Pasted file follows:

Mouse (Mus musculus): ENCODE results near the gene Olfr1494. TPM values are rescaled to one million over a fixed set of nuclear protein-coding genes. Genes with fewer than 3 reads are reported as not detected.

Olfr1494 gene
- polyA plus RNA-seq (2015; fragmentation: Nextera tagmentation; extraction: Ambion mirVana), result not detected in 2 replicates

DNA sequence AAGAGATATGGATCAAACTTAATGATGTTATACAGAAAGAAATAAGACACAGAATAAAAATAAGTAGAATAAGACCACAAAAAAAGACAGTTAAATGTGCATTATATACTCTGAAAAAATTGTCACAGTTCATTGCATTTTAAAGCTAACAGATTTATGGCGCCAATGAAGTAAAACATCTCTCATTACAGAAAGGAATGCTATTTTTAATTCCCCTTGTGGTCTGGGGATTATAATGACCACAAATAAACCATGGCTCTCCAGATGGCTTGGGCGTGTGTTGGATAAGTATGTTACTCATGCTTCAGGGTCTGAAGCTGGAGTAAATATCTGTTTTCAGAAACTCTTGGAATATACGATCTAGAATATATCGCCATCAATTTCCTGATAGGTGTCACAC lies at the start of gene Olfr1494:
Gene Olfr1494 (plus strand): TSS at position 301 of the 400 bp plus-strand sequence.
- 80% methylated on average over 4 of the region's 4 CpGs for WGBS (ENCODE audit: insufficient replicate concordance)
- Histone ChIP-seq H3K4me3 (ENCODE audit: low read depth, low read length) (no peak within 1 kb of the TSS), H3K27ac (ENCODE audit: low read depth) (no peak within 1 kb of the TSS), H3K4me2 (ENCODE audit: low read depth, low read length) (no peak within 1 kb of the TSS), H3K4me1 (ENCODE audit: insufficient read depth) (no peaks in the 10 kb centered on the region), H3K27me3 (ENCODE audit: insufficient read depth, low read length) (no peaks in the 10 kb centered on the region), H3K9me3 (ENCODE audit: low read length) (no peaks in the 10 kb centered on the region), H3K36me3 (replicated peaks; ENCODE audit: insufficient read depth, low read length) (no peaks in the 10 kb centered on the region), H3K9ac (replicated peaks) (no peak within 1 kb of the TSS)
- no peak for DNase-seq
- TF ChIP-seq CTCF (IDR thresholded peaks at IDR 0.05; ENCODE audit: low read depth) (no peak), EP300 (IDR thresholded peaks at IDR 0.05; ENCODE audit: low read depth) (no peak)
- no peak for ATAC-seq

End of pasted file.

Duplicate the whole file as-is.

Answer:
Mouse (Mus musculus): ENCODE results near the gene Olfr1494. TPM values are rescaled to one million over a fixed set of nuclear protein-coding genes. Genes with fewer than 3 reads are reported as not detected.

Olfr1494 gene
- polyA plus RNA-seq (2015; fragmentation: Nextera tagmentation; extraction: Ambion mirVana), result not detected in 2 replicates

DNA sequence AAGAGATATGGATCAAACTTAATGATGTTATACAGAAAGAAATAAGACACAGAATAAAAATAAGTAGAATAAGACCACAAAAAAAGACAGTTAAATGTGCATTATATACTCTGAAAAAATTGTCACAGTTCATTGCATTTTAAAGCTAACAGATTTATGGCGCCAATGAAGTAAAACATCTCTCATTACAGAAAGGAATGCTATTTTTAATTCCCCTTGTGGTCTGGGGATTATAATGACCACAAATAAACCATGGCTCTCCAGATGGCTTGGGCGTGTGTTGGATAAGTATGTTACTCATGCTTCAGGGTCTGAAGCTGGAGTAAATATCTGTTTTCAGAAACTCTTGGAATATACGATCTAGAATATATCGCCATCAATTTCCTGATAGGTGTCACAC lies at the start of gene Olfr1494:
Gene Olfr1494 (plus strand): TSS at position 301 of the 400 bp plus-strand sequence.
- 80% methylated on average over 4 of the region's 4 CpGs for WGBS (ENCODE audit: insufficient replicate concordance)
- Histone ChIP-seq H3K4me3 (ENCODE audit: low read depth, low read length) (no peak within 1 kb of the TSS), H3K27ac (ENCODE audit: low read depth) (no peak within 1 kb of the TSS), H3K4me2 (ENCODE audit: low read depth, low read length) (no peak within 1 kb of the TSS), H3K4me1 (ENCODE audit: insufficient read depth) (no peaks in the 10 kb centered on the region), H3K27me3 (ENCODE audit: insufficient read depth, low read length) (no peaks in the 10 kb centered on the region), H3K9me3 (ENCODE audit: low read length) (no peaks in the 10 kb centered on the region), H3K36me3 (replicated peaks; ENCODE audit: insufficient read depth, low read length) (no peaks in the 10 kb centered on the region), H3K9ac (replicated peaks) (no peak within 1 kb of the TSS)
- no peak for DNase-seq
- TF ChIP-seq CTCF (IDR thresholded peaks at IDR 0.05; ENCODE audit: low read depth) (no peak), EP300 (IDR thresholded peaks at IDR 0.05; ENCODE audit: low read depth) (no peak)
- no peak for ATAC-seq